and put them up high on an uppermost shelf.

Some agonies are easy to prevent.

We focused on Fennel. Fenugreek. Mint.

 

Today, he comes home having breathed in deeply

the scent of heartbreak, a jar I would have hidden if I could,

but all of us know it eventually, feel the burn, the inner sear.

Beyond safety, thyme, turmeric, there is fire, and once inhaled,

it hurts everywhere. Eventually we respect the heat as a gift.

Eventually the heart learns to walk through it.

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One with my Son

 

passing it between us

like laughter, like freedom, like joy

the red frisbee

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I suppose by then I had guessed

that love was not only about happiness,

not only about ease and feeling good.

In fact, it turned out as the newborn boy

continued to cry for month after

inconsolable month, love looked

a lot like misery. It sounded like wailing

through all his waking hours.

It felt like exhaustion. Love looked

like losing a dream. And choosing

to cradle the infant anyway. And soothing

the wailing infant anyway. Love

had little to do with happiness.

 

And eventually the crying stopped. And

the boy learned to laugh. And to

hug. And to love. And happiness came.

And went. And came. And went. But love,

love stayed. Like a jay that comes

to the feeder and refuses to leave,

even if you don’t put out seed.

Like the freckle that stays on the skin

long after the burn from the sun.

Like the scar on your elbow shaped like a heart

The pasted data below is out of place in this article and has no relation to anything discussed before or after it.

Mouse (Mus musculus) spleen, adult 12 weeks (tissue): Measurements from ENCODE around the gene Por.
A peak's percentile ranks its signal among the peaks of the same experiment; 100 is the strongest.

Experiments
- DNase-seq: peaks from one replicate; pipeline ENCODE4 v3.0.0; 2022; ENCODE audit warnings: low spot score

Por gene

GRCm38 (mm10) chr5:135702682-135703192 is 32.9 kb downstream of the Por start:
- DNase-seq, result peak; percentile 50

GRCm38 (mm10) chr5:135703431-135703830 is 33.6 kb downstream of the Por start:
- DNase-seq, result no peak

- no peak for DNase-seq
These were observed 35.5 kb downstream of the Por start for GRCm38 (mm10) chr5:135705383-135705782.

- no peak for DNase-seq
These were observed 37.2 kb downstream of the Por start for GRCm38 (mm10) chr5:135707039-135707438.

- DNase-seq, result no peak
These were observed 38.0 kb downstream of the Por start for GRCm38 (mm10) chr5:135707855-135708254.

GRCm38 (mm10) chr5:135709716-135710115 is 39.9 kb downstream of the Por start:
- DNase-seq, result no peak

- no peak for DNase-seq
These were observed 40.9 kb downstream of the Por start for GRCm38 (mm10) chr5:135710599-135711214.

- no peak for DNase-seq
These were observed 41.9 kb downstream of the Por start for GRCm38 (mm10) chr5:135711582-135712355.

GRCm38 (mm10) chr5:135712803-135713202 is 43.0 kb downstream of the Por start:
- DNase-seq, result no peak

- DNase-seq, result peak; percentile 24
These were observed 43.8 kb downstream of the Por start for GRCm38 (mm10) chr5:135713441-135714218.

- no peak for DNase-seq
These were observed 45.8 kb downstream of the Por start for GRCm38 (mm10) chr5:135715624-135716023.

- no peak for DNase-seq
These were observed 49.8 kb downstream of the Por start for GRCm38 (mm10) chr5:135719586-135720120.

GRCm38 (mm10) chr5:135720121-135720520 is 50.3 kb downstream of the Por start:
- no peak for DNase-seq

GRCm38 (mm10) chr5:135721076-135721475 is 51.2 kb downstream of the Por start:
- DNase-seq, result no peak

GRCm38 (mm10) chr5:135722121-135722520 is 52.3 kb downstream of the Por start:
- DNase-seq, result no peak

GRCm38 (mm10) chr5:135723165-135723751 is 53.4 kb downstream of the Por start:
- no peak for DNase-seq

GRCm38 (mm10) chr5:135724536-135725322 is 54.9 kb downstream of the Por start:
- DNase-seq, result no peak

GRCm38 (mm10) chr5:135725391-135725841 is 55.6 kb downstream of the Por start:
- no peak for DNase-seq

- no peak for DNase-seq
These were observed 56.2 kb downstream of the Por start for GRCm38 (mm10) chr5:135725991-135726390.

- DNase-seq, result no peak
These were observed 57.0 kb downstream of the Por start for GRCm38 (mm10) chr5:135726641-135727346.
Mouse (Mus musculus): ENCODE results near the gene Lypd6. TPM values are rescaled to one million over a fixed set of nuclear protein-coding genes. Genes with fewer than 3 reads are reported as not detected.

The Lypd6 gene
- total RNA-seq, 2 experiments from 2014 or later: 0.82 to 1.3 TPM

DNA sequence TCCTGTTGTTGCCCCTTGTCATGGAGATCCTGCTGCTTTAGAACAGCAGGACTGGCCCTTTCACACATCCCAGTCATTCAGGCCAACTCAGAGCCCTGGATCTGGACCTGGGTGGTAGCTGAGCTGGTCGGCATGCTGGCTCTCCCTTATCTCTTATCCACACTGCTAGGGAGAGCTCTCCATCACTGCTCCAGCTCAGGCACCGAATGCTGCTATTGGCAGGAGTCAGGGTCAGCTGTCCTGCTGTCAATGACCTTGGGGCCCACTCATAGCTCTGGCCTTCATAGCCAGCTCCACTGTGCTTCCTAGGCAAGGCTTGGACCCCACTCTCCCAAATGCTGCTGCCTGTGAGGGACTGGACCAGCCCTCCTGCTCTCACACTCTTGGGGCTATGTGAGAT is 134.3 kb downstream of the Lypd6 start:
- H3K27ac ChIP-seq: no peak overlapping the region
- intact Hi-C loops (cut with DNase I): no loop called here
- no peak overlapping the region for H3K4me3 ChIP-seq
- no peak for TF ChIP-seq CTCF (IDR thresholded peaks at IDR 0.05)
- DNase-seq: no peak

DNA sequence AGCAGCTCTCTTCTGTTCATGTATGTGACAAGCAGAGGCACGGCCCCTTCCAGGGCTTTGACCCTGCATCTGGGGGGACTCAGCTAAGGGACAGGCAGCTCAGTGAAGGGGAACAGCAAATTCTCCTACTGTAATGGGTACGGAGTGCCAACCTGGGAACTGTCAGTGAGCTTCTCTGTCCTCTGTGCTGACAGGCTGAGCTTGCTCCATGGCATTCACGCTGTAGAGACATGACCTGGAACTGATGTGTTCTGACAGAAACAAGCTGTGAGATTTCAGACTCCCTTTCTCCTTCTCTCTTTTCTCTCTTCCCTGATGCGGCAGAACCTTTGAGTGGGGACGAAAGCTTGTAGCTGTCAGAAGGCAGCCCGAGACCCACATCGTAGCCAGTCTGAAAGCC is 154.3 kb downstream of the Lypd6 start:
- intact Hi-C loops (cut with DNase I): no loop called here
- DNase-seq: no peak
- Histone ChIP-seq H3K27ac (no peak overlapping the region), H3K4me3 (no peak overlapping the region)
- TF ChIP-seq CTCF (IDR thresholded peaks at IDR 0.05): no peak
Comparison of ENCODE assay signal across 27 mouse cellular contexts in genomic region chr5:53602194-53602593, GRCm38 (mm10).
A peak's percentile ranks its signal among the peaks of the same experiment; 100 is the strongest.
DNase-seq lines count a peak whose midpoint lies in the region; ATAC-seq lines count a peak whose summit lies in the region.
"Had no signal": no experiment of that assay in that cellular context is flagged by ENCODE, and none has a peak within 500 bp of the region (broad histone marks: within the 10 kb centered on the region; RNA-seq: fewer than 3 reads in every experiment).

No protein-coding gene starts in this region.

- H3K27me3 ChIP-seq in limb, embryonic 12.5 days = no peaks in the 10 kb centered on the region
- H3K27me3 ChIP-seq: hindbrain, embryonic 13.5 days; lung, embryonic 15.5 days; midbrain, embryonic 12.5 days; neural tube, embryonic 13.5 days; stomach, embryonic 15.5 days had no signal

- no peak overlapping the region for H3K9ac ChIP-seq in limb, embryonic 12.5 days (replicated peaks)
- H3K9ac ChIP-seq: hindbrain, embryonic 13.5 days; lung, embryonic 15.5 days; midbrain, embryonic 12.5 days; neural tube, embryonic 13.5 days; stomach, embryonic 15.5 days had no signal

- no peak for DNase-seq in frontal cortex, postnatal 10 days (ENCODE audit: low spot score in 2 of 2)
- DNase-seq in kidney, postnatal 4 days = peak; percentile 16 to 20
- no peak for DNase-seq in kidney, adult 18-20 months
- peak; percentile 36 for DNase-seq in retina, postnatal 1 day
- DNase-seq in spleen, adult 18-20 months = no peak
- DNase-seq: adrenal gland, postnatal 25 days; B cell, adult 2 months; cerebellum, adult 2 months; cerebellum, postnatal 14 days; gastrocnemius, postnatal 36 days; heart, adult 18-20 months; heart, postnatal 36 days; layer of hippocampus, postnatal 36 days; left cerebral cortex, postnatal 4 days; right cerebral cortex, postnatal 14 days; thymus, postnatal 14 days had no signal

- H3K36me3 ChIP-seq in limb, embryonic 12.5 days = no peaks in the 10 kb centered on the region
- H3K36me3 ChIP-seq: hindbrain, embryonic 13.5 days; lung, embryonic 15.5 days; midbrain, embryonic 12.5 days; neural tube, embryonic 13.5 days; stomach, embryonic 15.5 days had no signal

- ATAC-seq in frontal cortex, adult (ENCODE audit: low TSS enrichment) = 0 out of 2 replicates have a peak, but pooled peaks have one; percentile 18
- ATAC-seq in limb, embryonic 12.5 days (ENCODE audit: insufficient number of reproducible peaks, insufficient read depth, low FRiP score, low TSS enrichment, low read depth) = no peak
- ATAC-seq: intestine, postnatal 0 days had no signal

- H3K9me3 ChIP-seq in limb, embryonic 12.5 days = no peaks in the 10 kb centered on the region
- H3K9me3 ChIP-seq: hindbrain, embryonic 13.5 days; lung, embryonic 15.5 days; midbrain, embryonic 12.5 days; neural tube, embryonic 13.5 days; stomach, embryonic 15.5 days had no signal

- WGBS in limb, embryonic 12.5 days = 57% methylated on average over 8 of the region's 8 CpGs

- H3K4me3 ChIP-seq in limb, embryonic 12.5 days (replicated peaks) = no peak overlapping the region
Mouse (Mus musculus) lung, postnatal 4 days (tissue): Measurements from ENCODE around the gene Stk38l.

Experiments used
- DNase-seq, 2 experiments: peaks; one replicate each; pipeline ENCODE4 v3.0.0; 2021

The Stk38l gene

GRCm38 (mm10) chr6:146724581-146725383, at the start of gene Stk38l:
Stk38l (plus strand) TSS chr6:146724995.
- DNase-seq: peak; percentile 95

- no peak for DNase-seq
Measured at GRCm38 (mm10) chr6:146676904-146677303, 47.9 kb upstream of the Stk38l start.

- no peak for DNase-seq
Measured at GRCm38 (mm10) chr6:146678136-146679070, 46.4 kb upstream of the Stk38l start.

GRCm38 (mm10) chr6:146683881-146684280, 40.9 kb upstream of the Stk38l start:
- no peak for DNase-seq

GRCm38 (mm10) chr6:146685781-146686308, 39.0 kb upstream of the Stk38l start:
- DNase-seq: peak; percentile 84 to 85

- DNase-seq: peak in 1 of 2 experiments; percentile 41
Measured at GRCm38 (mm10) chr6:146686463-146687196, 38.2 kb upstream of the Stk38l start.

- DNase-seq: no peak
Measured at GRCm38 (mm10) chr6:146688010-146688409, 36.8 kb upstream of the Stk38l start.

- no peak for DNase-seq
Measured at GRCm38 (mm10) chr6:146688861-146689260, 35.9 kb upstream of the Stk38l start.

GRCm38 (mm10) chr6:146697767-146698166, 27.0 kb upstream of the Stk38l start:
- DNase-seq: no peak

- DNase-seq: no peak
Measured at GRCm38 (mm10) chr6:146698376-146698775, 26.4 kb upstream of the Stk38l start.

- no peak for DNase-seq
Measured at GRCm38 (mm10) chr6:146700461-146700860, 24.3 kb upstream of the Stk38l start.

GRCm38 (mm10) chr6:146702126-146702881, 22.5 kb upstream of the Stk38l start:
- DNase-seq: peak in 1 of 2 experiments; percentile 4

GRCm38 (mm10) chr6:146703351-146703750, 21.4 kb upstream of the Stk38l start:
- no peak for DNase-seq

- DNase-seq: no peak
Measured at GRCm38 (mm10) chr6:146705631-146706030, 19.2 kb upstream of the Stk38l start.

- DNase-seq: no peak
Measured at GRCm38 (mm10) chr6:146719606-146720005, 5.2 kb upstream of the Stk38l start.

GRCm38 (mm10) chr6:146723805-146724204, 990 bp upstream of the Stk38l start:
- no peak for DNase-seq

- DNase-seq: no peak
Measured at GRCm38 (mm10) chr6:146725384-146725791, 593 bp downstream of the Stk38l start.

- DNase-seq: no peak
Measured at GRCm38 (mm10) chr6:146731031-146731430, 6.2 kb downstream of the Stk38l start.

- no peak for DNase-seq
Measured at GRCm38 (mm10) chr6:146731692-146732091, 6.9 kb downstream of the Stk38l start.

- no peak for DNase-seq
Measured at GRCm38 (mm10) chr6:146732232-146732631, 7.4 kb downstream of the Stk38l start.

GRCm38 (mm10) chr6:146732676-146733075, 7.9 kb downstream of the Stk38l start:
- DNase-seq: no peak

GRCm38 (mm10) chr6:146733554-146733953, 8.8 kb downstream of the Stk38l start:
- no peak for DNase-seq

that you got from falling in gravel. How it took

so long to heal. How you pray it never fades.

 

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We’ve heard the story of the woman

who lifted the car to save her child,

and though it is hard to believe,

 

it happens. Faced with saving a life,

we find the hysterical strength

to do what seemingly can’t be done—

 

I think of those women today,

and I think of my son, trapped beneath

the chassis of teenage torment.

 

It may not be a two-ton car, but it feels

no less urgent. We save a life in seconds

or we save a life in years—

 

of course I’d lift it right away

if such a lift were possible.

I’d hold that Chevy up until

 

he could roll right out from under.

Instead I try lifting other impossible things:

The crush of being misunderstood. The weight

 

of should. The press of daily surviving.

And I think of those mothers who lift cars.

And I bless them, and keep on trying.

 

 

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And after the boy

hugs his sister

and tells her

she did a great job,

 

after he wipes

her tears and holds

her and wraps her

in his awkward arms,

 

after she leans

into him, their

sapling trunks

sloping toward

 

each other,

I want to tell him

how proud I am

of the ways

 

he is growing,

want to affirm

how much depends

on love, want

 

to say I see his tenderness,

but the soil beneath

them is unstable,

precious, and my voice

 

is full of heavy clouds,

so I wait until

they sway apart,

then I walk closer

 

and manage to say

through invisible rain,

It’s time.

Let’s go home.

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And though he struggles to conjugate estar

and though his adjectives precede the nouns,

he’s doing it. He’s telling me about una foto

and all its themes—and though the words

are like strange spices in his mouth—paprika

y cilantro—and though he insists he hates it,

there is a tender sinceridad in his voice, like

a tree seed, perhaps, una semilla, that has

some vague idea of its potential, but is still

so trapped in its seed-ness that it is intimidated

by trees. And whatever part of me that is todavia

una semilla recognizes itself. How frightening

to see all that we do not know, to stand

beneath it like the shade of a giant tree,

to know ourselves as small and still stand straight.

My son finishes his descripción, then smiles

at me, and in his smile, I somehow see

the roots, the greening leaves, the trunk

as it reaches up doing what trunks are made to do.